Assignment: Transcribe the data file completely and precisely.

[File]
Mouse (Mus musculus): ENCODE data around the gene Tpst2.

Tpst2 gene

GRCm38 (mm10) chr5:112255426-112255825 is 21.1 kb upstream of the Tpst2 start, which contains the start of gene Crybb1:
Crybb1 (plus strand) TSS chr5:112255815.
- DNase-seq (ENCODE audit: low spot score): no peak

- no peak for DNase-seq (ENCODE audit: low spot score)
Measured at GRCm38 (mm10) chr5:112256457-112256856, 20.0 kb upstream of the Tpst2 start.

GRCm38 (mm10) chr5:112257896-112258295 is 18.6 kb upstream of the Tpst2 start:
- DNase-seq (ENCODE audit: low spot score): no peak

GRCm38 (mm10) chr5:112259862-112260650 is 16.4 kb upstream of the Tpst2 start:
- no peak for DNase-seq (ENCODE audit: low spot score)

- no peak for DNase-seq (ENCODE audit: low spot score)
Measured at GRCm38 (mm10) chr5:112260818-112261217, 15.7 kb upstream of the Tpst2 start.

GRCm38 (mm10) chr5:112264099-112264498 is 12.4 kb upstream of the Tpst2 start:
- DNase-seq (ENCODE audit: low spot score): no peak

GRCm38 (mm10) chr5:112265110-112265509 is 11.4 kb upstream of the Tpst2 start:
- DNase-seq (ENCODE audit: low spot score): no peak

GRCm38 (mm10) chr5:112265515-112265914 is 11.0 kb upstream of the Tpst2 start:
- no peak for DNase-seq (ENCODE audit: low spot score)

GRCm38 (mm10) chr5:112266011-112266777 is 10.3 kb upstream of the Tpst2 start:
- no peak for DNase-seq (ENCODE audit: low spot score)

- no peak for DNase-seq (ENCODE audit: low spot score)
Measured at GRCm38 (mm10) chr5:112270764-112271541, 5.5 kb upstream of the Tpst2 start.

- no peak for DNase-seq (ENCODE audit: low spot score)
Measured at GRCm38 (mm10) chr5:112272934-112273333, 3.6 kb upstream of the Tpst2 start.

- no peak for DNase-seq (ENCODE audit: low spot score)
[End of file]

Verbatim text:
Mouse (Mus musculus): ENCODE data around the gene Tpst2.

Tpst2 gene

GRCm38 (mm10) chr5:112255426-112255825 is 21.1 kb upstream of the Tpst2 start, which contains the start of gene Crybb1:
Crybb1 (plus strand) TSS chr5:112255815.
- DNase-seq (ENCODE audit: low spot score): no peak

- no peak for DNase-seq (ENCODE audit: low spot score)
Measured at GRCm38 (mm10) chr5:112256457-112256856, 20.0 kb upstream of the Tpst2 start.

GRCm38 (mm10) chr5:112257896-112258295 is 18.6 kb upstream of the Tpst2 start:
- DNase-seq (ENCODE audit: low spot score): no peak

GRCm38 (mm10) chr5:112259862-112260650 is 16.4 kb upstream of the Tpst2 start:
- no peak for DNase-seq (ENCODE audit: low spot score)

- no peak for DNase-seq (ENCODE audit: low spot score)
Measured at GRCm38 (mm10) chr5:112260818-112261217, 15.7 kb upstream of the Tpst2 start.

GRCm38 (mm10) chr5:112264099-112264498 is 12.4 kb upstream of the Tpst2 start:
- DNase-seq (ENCODE audit: low spot score): no peak

GRCm38 (mm10) chr5:112265110-112265509 is 11.4 kb upstream of the Tpst2 start:
- DNase-seq (ENCODE audit: low spot score): no peak

GRCm38 (mm10) chr5:112265515-112265914 is 11.0 kb upstream of the Tpst2 start:
- no peak for DNase-seq (ENCODE audit: low spot score)

GRCm38 (mm10) chr5:112266011-112266777 is 10.3 kb upstream of the Tpst2 start:
- no peak for DNase-seq (ENCODE audit: low spot score)

- no peak for DNase-seq (ENCODE audit: low spot score)
Measured at GRCm38 (mm10) chr5:112270764-112271541, 5.5 kb upstream of the Tpst2 start.

- no peak for DNase-seq (ENCODE audit: low spot score)
Measured at GRCm38 (mm10) chr5:112272934-112273333, 3.6 kb upstream of the Tpst2 start.

- no peak for DNase-seq (ENCODE audit: low spot score)